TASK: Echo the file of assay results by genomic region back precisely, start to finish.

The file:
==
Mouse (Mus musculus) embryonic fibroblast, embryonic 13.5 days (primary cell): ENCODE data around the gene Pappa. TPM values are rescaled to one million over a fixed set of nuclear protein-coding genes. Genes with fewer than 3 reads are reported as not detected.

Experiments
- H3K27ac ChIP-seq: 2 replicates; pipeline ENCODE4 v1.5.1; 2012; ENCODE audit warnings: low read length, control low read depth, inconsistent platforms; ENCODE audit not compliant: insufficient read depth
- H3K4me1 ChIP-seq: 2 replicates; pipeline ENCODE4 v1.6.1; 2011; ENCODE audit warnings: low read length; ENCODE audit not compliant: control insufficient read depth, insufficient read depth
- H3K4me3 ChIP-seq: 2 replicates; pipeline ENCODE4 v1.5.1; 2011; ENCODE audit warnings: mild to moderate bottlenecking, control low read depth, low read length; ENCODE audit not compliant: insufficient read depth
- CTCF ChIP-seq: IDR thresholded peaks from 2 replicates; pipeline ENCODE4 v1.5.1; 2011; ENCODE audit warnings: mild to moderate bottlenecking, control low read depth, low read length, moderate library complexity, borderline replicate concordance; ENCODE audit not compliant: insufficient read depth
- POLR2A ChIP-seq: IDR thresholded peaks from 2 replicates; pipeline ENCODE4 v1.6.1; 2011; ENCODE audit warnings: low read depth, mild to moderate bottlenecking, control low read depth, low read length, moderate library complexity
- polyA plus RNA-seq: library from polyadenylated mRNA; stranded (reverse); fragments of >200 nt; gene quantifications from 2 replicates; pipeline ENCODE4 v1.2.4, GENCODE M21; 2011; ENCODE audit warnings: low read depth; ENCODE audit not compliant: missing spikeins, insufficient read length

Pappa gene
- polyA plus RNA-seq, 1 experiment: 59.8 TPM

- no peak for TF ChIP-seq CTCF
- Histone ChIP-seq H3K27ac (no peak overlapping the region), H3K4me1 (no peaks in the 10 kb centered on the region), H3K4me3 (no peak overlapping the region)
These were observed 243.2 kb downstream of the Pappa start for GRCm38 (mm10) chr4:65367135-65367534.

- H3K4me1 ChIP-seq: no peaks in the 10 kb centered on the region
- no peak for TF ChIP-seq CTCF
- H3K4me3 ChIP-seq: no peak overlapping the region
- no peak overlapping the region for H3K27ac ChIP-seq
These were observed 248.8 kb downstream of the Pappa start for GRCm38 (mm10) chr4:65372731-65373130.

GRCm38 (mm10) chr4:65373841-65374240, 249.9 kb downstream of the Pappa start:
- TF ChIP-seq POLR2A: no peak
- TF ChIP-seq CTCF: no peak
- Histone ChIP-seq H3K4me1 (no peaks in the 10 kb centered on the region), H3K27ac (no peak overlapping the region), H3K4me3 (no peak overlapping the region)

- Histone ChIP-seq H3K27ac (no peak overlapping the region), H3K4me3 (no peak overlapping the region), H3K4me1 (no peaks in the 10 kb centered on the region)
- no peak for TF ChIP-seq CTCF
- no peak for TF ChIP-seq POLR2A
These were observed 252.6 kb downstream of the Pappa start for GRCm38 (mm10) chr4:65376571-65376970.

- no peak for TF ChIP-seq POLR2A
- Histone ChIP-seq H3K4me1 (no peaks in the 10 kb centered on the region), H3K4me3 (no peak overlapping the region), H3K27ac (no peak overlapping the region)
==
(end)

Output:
Mouse (Mus musculus) embryonic fibroblast, embryonic 13.5 days (primary cell): ENCODE data around the gene Pappa. TPM values are rescaled to one million over a fixed set of nuclear protein-coding genes. Genes with fewer than 3 reads are reported as not detected.

Experiments
- H3K27ac ChIP-seq: 2 replicates; pipeline ENCODE4 v1.5.1; 2012; ENCODE audit warnings: low read length, control low read depth, inconsistent platforms; ENCODE audit not compliant: insufficient read depth
- H3K4me1 ChIP-seq: 2 replicates; pipeline ENCODE4 v1.6.1; 2011; ENCODE audit warnings: low read length; ENCODE audit not compliant: control insufficient read depth, insufficient read depth
- H3K4me3 ChIP-seq: 2 replicates; pipeline ENCODE4 v1.5.1; 2011; ENCODE audit warnings: mild to moderate bottlenecking, control low read depth, low read length; ENCODE audit not compliant: insufficient read depth
- CTCF ChIP-seq: IDR thresholded peaks from 2 replicates; pipeline ENCODE4 v1.5.1; 2011; ENCODE audit warnings: mild to moderate bottlenecking, control low read depth, low read length, moderate library complexity, borderline replicate concordance; ENCODE audit not compliant: insufficient read depth
- POLR2A ChIP-seq: IDR thresholded peaks from 2 replicates; pipeline ENCODE4 v1.6.1; 2011; ENCODE audit warnings: low read depth, mild to moderate bottlenecking, control low read depth, low read length, moderate library complexity
- polyA plus RNA-seq: library from polyadenylated mRNA; stranded (reverse); fragments of >200 nt; gene quantifications from 2 replicates; pipeline ENCODE4 v1.2.4, GENCODE M21; 2011; ENCODE audit warnings: low read depth; ENCODE audit not compliant: missing spikeins, insufficient read length

Pappa gene
- polyA plus RNA-seq, 1 experiment: 59.8 TPM

- no peak for TF ChIP-seq CTCF
- Histone ChIP-seq H3K27ac (no peak overlapping the region), H3K4me1 (no peaks in the 10 kb centered on the region), H3K4me3 (no peak overlapping the region)
These were observed 243.2 kb downstream of the Pappa start for GRCm38 (mm10) chr4:65367135-65367534.

- H3K4me1 ChIP-seq: no peaks in the 10 kb centered on the region
- no peak for TF ChIP-seq CTCF
- H3K4me3 ChIP-seq: no peak overlapping the region
- no peak overlapping the region for H3K27ac ChIP-seq
These were observed 248.8 kb downstream of the Pappa start for GRCm38 (mm10) chr4:65372731-65373130.

GRCm38 (mm10) chr4:65373841-65374240, 249.9 kb downstream of the Pappa start:
- TF ChIP-seq POLR2A: no peak
- TF ChIP-seq CTCF: no peak
- Histone ChIP-seq H3K4me1 (no peaks in the 10 kb centered on the region), H3K27ac (no peak overlapping the region), H3K4me3 (no peak overlapping the region)

- Histone ChIP-seq H3K27ac (no peak overlapping the region), H3K4me3 (no peak overlapping the region), H3K4me1 (no peaks in the 10 kb centered on the region)
- no peak for TF ChIP-seq CTCF
- no peak for TF ChIP-seq POLR2A
These were observed 252.6 kb downstream of the Pappa start for GRCm38 (mm10) chr4:65376571-65376970.

- no peak for TF ChIP-seq POLR2A
- Histone ChIP-seq H3K4me1 (no peaks in the 10 kb centered on the region), H3K4me3 (no peak overlapping the region), H3K27ac (no peak overlapping the region)